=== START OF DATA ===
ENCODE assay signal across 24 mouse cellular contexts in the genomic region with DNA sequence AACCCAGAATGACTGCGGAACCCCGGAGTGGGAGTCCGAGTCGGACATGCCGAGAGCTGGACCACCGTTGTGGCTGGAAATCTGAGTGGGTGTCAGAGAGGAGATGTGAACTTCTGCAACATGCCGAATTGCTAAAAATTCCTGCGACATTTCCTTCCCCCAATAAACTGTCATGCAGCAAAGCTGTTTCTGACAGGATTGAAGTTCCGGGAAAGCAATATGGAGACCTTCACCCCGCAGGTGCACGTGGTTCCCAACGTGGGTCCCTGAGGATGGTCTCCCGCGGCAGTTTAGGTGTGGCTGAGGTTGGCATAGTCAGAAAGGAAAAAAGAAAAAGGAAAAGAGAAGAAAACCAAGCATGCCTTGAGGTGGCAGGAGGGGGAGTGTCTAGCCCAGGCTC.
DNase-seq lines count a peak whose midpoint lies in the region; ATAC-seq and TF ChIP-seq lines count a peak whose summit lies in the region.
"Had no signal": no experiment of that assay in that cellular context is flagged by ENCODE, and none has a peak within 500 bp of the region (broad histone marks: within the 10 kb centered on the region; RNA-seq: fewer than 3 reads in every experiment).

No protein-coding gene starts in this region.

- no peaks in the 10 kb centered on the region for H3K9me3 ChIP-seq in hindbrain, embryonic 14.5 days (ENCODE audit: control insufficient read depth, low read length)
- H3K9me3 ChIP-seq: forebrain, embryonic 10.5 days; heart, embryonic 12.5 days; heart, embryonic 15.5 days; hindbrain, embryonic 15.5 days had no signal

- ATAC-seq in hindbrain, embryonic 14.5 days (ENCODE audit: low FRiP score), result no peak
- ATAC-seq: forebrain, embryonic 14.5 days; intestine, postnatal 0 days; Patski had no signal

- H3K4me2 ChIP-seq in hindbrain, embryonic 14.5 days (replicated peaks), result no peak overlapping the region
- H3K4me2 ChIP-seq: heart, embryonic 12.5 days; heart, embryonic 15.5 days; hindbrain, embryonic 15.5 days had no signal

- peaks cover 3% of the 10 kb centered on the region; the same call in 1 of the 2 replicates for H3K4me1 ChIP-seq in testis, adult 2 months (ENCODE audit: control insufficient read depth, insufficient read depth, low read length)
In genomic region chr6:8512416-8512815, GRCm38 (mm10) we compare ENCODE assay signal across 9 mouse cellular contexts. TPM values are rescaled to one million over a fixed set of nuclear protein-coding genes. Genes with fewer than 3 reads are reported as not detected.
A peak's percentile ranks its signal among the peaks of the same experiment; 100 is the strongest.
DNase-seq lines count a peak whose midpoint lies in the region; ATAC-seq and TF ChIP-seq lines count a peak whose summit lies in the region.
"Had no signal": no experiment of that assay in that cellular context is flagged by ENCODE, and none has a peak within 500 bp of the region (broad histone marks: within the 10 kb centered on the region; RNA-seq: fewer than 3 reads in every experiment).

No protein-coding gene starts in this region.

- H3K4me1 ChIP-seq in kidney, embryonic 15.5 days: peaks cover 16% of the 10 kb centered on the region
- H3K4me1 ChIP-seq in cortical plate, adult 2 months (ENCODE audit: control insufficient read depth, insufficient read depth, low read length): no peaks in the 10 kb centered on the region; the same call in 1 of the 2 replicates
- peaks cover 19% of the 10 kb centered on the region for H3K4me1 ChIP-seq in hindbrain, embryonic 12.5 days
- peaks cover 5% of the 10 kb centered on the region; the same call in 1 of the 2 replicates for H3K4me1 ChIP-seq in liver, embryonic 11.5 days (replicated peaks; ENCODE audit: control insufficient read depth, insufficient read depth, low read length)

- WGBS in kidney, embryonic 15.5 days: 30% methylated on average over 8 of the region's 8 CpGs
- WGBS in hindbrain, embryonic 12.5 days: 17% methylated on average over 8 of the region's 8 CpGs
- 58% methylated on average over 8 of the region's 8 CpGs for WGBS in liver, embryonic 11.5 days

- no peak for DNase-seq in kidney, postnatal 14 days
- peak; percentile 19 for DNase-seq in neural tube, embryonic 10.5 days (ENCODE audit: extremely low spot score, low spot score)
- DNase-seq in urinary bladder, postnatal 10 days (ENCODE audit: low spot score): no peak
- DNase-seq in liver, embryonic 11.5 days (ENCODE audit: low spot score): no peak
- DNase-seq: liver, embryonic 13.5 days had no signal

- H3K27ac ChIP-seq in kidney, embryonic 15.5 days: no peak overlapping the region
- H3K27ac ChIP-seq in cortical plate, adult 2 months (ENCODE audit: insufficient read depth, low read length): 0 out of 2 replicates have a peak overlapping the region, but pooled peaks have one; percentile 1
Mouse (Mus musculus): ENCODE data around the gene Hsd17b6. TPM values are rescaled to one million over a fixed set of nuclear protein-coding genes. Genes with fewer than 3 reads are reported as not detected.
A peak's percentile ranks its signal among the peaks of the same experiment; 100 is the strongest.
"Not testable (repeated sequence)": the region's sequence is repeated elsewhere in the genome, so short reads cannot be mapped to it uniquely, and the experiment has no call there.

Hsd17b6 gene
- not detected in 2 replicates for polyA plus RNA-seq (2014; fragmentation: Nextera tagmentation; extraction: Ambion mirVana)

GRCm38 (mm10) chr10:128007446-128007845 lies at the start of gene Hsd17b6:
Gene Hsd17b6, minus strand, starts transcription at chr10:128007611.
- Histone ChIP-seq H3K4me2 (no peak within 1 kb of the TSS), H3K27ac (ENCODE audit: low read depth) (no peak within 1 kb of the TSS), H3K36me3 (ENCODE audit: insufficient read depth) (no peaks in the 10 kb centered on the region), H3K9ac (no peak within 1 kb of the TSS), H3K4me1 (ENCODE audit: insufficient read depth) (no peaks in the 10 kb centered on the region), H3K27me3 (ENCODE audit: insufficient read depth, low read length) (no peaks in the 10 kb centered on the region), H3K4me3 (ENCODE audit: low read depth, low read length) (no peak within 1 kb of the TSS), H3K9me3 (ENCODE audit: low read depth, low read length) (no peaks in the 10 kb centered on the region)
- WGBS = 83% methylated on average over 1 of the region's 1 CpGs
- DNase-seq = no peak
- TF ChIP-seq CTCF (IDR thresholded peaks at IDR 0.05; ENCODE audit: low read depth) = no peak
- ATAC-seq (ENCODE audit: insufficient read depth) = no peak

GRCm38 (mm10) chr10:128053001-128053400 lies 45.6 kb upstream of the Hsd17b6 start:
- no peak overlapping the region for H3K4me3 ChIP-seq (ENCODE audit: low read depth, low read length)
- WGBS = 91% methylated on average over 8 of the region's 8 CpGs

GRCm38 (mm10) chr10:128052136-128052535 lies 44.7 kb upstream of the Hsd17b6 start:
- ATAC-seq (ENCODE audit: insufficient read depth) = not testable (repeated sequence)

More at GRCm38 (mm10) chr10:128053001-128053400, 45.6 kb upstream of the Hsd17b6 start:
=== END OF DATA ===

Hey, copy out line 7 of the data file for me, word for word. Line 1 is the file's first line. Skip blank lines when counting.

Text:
- ATAC-seq in hindbrain, embryonic 14.5 days (ENCODE audit: low FRiP score), result no peak